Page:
J. L. BELL is a Massachusetts writer who specializes in (among other things) the start of the American Revolution in and around Boston. He is particularly interested in the experiences of children in 1765-75. He has published scholarly papers and popular articles for both children and adults. He was consultant for an episode of History Detectives, and contributed to a display at Minute Man National Historic Park.

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Saturday, November 12, 2016

A “(Mostly) True” Picture Book Landing Now

On Publishers Weekly’s new list of the best picture books of the year is A Voyage in the Clouds: The (Mostly) True Story of the First International Flight by Balloon in 1785, written by Matthew Olshan and illustrated by Sophie Blackall.

The journal’s review of the book said:
The team behind the The Mighty Lalouche (2013) recounts the first international balloon journey, an expedition across the English Channel undertaken by a British doctor named Jeffries and a French balloonist named Blanchard in 1785. Tension arises even before the balloon leaves the ground as Jeffries discovers that Blanchard is plotting to exclude him from the trip. The two men cold-shoulder each other as the journey gets underway, but when the balloon starts to lose altitude, Blanchard’s heroism turns them into friends and allies. (They’re in their bloomers at the time, and Olshan keeps their rapprochement from getting too sentimental with a hilarious peeing scene.)

The baroque ornamentation and carefully lettered speech balloons of Blackall’s spreads recall the work of George Cruikshank; like him, she has a gift for revealing that people dressed in petticoats and tricorne hats are just as human as the rest of us. With humor that’s never snarky, Olshan reminds readers that, sometimes, the challenge adventurers must overcome is not the elements; it’s their own vanity. Ages 4–8.
Dr. John Jeffries was indeed British at the time of this flight, but he was born and raised in Boston. He had become a Loyalist, serving as a British military physician during the war. In 1789, after tensions had dissipated a bit (and he saw an inheritance in Massachusetts while running out of money in Britain), Jeffries returned to his native town for the latter part of his career.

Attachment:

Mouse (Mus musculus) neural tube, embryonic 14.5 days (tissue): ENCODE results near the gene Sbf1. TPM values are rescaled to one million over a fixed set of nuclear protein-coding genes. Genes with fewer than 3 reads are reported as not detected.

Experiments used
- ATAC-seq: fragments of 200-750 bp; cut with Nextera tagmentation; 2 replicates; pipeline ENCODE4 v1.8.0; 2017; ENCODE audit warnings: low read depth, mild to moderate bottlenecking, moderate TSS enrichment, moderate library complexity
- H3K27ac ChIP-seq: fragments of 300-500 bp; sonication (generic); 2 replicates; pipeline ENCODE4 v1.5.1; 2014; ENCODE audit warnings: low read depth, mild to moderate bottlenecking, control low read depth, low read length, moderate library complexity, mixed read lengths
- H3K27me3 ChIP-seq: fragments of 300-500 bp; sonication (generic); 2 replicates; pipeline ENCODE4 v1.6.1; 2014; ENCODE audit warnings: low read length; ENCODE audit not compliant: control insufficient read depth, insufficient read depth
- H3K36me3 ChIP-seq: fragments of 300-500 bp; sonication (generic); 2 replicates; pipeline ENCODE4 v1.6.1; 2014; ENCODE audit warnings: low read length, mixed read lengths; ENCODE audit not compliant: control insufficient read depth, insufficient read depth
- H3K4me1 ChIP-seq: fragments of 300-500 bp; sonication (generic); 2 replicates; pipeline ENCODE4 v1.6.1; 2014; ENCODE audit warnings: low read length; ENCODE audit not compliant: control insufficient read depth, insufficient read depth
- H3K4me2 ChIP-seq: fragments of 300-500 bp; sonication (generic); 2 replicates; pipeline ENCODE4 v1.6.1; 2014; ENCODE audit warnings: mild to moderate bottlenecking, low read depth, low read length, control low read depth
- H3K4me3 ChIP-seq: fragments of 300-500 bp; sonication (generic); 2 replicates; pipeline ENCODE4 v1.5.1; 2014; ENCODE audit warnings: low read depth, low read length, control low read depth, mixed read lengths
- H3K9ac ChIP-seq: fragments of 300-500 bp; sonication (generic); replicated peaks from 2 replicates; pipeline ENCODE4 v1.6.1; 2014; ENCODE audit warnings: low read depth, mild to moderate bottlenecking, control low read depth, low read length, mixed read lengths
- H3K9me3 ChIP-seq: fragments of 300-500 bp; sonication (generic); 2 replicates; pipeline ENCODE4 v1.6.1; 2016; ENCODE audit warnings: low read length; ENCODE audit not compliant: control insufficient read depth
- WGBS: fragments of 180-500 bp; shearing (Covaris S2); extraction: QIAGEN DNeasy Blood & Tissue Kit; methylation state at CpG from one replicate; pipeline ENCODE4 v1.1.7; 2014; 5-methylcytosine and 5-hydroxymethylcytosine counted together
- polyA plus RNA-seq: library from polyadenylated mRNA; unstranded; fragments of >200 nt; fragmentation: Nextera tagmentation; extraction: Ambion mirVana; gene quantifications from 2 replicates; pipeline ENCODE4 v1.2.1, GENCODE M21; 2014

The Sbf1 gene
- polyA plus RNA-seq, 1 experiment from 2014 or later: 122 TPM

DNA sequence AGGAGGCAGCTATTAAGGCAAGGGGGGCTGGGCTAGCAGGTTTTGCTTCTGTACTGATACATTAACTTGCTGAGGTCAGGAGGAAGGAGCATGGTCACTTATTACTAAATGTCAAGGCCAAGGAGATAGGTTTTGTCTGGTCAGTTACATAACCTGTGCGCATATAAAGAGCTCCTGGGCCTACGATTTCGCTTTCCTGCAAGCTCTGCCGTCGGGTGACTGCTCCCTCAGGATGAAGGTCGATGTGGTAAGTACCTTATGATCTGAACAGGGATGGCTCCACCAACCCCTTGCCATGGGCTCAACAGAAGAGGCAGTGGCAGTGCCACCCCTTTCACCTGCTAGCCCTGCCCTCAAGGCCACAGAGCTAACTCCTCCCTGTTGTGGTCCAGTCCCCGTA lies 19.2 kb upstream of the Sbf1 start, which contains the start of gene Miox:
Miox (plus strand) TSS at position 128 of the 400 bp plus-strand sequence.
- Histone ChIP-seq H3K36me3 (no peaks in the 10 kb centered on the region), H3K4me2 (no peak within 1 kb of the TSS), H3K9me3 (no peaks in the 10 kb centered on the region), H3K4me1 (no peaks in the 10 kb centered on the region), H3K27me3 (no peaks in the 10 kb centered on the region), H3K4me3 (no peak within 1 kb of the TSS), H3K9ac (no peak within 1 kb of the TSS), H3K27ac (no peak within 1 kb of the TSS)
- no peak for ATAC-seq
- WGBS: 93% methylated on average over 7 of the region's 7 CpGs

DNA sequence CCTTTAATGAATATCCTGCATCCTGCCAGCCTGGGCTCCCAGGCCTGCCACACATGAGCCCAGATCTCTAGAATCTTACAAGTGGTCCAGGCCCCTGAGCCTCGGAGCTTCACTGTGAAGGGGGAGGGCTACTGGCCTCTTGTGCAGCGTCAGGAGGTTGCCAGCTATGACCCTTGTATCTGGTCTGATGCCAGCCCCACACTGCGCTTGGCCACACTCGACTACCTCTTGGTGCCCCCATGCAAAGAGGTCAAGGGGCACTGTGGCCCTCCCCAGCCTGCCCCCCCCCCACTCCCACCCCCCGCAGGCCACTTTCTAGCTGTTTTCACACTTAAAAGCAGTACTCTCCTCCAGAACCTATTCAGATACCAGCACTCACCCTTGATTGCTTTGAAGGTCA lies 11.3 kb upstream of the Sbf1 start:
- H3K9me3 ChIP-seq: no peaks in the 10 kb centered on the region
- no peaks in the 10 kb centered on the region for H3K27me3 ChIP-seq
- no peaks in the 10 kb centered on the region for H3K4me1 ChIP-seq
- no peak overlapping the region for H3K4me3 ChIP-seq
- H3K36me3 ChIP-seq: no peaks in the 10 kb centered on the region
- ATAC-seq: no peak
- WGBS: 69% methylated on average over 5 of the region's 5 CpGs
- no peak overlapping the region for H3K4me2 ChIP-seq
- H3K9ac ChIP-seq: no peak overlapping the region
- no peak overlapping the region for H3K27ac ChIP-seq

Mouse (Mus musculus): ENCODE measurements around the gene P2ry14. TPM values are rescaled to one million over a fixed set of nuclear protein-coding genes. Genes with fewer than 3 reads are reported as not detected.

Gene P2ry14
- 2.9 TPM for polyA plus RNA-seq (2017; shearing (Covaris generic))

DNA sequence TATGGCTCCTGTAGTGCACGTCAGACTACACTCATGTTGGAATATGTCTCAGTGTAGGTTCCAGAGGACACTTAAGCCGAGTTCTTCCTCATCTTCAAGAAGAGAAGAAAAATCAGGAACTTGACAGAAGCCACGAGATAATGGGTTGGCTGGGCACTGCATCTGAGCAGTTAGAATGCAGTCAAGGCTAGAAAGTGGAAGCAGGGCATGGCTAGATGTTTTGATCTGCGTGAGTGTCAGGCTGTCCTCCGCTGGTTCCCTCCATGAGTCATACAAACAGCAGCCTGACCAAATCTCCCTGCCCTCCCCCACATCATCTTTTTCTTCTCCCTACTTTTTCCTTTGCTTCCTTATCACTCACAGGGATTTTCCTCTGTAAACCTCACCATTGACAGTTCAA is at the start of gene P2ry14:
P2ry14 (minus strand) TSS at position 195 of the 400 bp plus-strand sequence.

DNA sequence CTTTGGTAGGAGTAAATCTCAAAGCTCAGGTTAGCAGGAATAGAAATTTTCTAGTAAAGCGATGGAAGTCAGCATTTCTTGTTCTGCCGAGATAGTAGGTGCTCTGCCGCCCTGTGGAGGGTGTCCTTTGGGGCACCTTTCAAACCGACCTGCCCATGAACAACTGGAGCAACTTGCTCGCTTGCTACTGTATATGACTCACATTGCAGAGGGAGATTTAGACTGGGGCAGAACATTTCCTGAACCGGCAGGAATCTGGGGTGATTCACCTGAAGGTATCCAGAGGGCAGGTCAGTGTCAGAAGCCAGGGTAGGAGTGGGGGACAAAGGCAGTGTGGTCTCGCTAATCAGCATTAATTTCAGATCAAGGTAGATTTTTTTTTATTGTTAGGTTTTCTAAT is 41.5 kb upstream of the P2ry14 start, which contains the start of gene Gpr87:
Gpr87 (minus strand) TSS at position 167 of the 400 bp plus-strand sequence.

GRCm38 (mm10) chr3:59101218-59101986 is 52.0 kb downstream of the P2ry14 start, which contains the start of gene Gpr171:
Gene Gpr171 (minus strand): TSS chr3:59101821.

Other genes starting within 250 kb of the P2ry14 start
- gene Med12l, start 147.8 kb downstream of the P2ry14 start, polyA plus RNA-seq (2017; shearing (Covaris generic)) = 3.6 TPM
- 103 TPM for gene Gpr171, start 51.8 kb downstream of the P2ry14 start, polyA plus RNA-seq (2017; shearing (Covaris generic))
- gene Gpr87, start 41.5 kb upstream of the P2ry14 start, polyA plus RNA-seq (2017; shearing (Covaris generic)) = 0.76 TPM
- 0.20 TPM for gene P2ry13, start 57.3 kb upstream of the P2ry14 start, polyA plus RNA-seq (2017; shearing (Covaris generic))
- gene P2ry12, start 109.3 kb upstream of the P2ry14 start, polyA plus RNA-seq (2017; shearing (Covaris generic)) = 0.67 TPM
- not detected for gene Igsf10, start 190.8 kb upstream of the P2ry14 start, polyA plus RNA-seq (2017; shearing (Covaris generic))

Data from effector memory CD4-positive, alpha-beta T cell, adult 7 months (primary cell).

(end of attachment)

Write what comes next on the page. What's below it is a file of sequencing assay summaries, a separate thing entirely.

Deborah Kalb interviewed Olshan about the book, asking in particular about that parenthetical word in the subtitle:
Q: The subtitle describes it as a “(mostly) true story.” What did you see as the right blend of the historical facts and your own imagination?

A: The phrase you singled out from the subtitle—“(mostly) true”—is a source of lively conversation about the book. Roger Sutton of The Horn Book wrote an editorial on this very subject in his blog,…in which he describes the challenge for a reviewer in properly categorizing A Voyage in the Clouds; i.e., can a book that characterizes itself as “mostly true” be considered “non-fiction?”

My story was certainly inspired by the flight of Jeffries and Blanchard; most of the events in the story actually happened as they’re described, as I explain in the Author’s Note. But I did take a few liberties in the interest of keeping young readers engaged.

If a book is to be presented as “non-fiction” or taught in classrooms as “history,” I think an author has a responsibility to volunteer the fact that he has departed from the historical record.

But even a story that hews as closely as possible to historical facts as they’ve been received and strives mightily to represent the “factual” is going to wind up being fiction, to a certain degree, if only by depicting the modern author’s impossible intimacy with his protagonists.

The author can’t have known them, but it’s essential to his “authority” that he seem to have.
For Boston 1775’s intimate retelling of Dr. Jeffries’s voyage with Jean Pierre Blanchard, from all the way back in 2006, start here.

2 comments:

Jim Padian said...

Read somewhere Jeffries left Boston in 1775 after death of Dr. Warren, his longtime friend. Both had begun their medical careers under Dr. Lloyd of Boston.

J. L. Bell said...

Dr. Jeffries attached himself to the British military and left in March 1776.

After returning to Boston in the late 1780s, Jeffries rebuilt his career and his local popularity. He told a story of Dr. Joseph Warren visiting him by canoe shortly after the start of the war, trying to recruit him to the Patriot cause. There’s no other evidence for that story. I treat it skeptically, given how Jeffries was already allied with the Crown. Some authors have treated it as yet another example of Warren’s personal bravery and recklessness.